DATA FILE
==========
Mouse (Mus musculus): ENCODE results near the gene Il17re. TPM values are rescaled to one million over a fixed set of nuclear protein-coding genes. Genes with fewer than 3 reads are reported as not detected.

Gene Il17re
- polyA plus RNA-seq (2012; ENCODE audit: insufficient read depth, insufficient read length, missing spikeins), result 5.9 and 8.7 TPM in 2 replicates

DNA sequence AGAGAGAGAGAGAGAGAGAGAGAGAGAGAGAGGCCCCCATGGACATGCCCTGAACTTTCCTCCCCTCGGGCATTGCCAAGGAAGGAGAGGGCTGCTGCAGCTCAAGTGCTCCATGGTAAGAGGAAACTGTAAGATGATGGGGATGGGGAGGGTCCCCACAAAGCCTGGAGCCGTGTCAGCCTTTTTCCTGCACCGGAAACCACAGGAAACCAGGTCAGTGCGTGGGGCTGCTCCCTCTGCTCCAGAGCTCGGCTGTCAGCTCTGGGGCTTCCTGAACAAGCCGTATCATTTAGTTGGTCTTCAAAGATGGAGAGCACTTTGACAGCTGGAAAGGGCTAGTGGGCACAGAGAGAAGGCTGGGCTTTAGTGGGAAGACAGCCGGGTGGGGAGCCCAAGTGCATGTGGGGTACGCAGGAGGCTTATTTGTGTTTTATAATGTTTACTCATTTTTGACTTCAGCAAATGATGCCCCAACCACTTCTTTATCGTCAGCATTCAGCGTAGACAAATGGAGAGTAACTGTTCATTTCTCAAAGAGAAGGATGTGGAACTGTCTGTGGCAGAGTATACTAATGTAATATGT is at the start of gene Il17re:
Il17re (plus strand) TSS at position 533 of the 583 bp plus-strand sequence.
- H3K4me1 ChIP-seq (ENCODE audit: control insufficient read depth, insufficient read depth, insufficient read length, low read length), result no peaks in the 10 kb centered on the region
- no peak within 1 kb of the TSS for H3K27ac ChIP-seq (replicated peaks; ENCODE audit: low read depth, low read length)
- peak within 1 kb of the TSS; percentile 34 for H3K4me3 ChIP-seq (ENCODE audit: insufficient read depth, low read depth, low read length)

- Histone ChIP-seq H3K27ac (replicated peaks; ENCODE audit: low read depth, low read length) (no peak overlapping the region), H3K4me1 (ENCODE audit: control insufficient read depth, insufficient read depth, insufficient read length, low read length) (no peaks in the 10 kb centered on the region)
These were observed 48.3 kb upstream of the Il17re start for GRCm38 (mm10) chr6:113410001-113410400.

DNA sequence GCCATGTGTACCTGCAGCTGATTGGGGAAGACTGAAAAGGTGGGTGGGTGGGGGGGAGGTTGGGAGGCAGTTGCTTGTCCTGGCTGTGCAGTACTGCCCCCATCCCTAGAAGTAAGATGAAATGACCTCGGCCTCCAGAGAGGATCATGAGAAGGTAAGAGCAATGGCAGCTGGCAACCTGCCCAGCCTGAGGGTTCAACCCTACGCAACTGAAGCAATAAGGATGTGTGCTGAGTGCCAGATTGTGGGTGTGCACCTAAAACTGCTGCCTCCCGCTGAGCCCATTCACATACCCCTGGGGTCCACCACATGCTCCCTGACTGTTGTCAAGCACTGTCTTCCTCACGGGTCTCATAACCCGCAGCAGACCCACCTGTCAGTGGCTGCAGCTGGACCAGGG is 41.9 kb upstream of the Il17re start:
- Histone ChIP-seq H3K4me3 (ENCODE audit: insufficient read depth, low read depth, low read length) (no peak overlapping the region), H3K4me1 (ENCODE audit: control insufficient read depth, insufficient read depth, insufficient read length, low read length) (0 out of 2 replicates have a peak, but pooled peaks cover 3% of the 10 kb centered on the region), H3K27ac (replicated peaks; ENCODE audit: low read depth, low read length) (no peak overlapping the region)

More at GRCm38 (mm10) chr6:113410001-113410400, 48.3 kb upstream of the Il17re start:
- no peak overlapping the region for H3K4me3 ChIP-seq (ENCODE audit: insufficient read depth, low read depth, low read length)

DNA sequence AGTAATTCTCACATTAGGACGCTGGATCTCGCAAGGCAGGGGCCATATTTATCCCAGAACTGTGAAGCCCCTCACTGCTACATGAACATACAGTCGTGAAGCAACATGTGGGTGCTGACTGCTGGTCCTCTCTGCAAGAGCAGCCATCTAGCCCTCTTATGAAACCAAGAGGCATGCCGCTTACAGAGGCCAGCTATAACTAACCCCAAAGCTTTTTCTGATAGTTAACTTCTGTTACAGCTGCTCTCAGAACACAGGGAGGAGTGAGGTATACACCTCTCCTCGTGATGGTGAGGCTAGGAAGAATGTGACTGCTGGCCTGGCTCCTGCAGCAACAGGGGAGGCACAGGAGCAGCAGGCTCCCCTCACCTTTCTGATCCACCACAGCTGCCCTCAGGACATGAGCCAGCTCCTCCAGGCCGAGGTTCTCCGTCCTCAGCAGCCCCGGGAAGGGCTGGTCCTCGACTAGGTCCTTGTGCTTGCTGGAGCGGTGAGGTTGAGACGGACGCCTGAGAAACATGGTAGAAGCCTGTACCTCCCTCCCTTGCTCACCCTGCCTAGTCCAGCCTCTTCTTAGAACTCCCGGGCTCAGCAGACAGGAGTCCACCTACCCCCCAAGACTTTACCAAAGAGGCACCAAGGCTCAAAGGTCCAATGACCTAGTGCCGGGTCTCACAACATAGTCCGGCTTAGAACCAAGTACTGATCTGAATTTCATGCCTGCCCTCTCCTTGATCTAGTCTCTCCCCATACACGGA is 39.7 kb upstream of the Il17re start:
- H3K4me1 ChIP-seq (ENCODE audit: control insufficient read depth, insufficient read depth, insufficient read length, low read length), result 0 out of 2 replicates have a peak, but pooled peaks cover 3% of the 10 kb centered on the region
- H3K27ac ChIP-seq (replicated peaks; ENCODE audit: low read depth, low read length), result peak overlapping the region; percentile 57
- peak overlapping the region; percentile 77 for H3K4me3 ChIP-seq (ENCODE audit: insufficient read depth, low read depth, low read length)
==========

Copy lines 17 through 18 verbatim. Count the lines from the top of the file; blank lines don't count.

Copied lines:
- H3K27ac ChIP-seq (replicated peaks; ENCODE audit: low read depth, low read length), result peak overlapping the region; percentile 57
- peak overlapping the region; percentile 77 for H3K4me3 ChIP-seq (ENCODE audit: insufficient read depth, low read depth, low read length)